In that regard, it should be pointed out that, according to the definition of ‘dumping’ in Article 1(2) of the Basic Regulation, the export price must be compared with the price for the like product in the ordinary course of trade, as established in the exporting country, a provision which is laid down again in the first subparagraph of Article 2(1) and in Article 2(6) of the Basic Regulation and which reflects the fifth recital to that regulation, according to which normal value should in all cases be based on representative sales made in the ordinary course of trade.

27

In addition, if normal value cannot be established under Article 2(1) of the Basic Regulation, its construction in accordance with Article 2(3) and (6) of that regulation is intended to establish a normal value which comes as close as possible to the selling price that a product would have if it were sold in the country of origin or the exporting country in the ordinary course of trade (Case C-178/87 Minolta Camera v Council [1992] ECR I-1577, paragraph 17).

28

It follows that the purpose of establishing normal value is to enable the institutions to assess, in accordance with objective rules ensuring that the conclusion reached is free from bias, whether dumping was carried out during the investigation period. The ordinary course of trade is thus a concept designed to exclude, for the determination of normal value, situations in which sales on the domestic market are not made under conditions corresponding to the ordinary course of trade, in particular where a product is sold at a price below production costs or where transactions take place between parties which are associated or have a compensatory arrangement with each other (Goldstar v Council, paragraph 24 above, paragraph 13). As is apparent from the third subparagraph of Article 2(1) and from Article 2(4) of the Basic Regulation and as the Council states in paragraph 57 of the defence, those situations are examples of circumstances in which sales may be regarded as not having been made in the ordinary course of trade.

29

In that context, the concept of ‘sales made in the ordinary course of trade’ is objective and may be relied upon not only by the institutions in order to eliminate practices liable to disguise the dumping or its magnitude (compensatory arrangements with artificially low sales prices, domestic sales at prices below production costs over long periods), but also by the operators targeted, in circumstances which undermine the ordinary character of the relevant trade (see, by way of illustration, Case C-76/00 P Petrotub and Republica [2003] ECR I-79, paragraphs 65 to 68 and 84 to 86).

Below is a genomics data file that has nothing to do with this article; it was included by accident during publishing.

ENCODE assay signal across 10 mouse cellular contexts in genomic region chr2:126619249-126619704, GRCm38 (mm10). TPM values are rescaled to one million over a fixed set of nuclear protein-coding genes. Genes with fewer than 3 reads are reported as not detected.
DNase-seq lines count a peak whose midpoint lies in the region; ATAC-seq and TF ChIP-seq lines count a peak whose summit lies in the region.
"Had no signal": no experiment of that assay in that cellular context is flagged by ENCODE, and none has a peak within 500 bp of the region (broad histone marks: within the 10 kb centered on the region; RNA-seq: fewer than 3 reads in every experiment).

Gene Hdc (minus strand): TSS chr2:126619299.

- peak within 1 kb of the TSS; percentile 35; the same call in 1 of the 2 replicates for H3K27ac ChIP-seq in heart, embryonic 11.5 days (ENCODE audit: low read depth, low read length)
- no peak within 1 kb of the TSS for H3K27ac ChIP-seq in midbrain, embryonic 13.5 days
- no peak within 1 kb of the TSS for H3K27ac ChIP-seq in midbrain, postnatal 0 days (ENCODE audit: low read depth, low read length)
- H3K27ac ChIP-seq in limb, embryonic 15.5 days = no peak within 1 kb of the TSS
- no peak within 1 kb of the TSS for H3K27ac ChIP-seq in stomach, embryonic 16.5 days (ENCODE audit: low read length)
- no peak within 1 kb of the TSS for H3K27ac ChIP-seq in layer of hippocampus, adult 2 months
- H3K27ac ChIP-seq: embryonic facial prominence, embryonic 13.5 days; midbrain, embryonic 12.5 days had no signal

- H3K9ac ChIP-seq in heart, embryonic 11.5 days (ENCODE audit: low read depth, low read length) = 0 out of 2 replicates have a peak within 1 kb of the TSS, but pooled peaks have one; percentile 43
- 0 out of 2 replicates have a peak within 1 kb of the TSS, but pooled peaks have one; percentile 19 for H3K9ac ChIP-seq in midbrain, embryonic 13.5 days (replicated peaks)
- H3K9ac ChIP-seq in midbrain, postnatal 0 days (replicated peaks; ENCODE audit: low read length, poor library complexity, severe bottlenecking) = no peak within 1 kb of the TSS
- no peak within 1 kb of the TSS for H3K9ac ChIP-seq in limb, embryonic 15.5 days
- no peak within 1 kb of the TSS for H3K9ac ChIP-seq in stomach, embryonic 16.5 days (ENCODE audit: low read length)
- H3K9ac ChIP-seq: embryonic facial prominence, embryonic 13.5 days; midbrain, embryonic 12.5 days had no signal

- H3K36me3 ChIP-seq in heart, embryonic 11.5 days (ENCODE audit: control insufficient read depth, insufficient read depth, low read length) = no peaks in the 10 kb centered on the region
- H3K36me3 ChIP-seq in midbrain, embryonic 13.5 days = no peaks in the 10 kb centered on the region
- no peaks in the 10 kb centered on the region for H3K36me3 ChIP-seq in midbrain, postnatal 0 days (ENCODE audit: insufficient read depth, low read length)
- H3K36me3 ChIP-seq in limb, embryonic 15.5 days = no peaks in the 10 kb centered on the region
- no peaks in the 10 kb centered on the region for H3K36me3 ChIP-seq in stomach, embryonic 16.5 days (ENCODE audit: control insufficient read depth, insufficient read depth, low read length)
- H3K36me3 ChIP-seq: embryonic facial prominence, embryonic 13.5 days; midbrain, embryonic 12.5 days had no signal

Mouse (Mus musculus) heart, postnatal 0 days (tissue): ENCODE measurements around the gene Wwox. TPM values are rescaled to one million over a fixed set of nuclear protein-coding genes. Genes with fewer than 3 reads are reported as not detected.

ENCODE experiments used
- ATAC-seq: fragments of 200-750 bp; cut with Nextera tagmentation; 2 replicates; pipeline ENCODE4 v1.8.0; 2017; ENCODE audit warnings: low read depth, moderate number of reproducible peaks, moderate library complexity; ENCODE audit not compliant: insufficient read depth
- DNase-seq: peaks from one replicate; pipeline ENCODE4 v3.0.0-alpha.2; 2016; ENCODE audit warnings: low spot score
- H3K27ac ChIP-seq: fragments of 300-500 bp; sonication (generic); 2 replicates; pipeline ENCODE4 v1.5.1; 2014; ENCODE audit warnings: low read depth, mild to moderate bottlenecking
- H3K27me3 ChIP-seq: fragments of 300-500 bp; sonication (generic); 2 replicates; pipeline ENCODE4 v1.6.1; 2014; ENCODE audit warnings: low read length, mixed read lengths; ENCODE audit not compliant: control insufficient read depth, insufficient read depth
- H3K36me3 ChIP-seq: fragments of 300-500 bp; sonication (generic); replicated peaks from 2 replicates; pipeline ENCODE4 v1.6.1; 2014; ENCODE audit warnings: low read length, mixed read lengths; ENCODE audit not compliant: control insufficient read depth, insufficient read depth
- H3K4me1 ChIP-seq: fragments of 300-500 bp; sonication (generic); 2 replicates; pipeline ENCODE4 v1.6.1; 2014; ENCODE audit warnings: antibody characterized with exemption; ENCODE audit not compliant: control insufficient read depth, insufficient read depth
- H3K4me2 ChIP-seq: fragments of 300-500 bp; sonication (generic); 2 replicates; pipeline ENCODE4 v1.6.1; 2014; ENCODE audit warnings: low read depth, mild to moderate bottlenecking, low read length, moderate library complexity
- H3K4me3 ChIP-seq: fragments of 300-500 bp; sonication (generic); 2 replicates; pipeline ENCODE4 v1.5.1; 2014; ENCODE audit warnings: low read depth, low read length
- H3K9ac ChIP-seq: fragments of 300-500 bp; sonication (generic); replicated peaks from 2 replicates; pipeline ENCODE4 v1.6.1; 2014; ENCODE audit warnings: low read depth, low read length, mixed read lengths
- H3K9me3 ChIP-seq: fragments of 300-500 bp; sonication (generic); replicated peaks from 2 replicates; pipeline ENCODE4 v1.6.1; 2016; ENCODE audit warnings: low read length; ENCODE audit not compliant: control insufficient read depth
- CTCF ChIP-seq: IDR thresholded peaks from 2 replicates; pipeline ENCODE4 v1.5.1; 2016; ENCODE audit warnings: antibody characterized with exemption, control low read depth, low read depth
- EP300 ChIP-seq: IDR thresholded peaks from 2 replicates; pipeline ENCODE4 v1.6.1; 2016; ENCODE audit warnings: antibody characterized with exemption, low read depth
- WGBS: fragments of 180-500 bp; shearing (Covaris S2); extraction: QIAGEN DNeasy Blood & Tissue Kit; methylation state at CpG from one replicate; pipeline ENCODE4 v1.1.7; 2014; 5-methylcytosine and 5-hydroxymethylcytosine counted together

30

Accordingly, in the calculation of normal value, the institutions are required to exclude sales which have not been made in the ordinary course of trade, whether the sales price is higher or lower than the price charged in the ordinary course of such trade, whatever the reason why the transaction did not take place in the ordinary course of trade and whatever the effect of that exclusion on the conclusion concerning the existence of dumping or its magnitude. As the Appellate Body of the World Trade Organisation (WTO) found in relation to Article 2.1 of the Agreement on implementation of Article VI of the General Agreement on Tariffs and Trade 1994 (GATT) (OJ 1994 L 336, p. 103), which is set out in Annex 1A to the Agreement establishing the WTO (OJ 1994 L 336, p. 3), to take into account sales made outside the ordinary course of trade, whether at low or high prices, would distort what is defined as a ‘normal’ value (report of the WTO Appellate Body of 24 July 2011 in the case ‘United States – Anti-Dumping Measures on Certain Hot-Rolled Steel Products from Japan’, paragraphs 144 and 145).

31

In the present case, Alumina asserted in its reply to the anti-dumping questionnaire of 9 April 2010 that its financial relations with Company D, its sole domestic client, had deteriorated owing to late payments, justifying the application of a risk premium increasing the sale price of zeolite A. Additional information was provided in that regard in Alumina’s observations submitted by letter of 1 December 2010 (see paragraph 7 above), one of the documents appended to which was a contract dated 29 May 2009 between Alumina and Company D fixing the premium in question at 25%.

32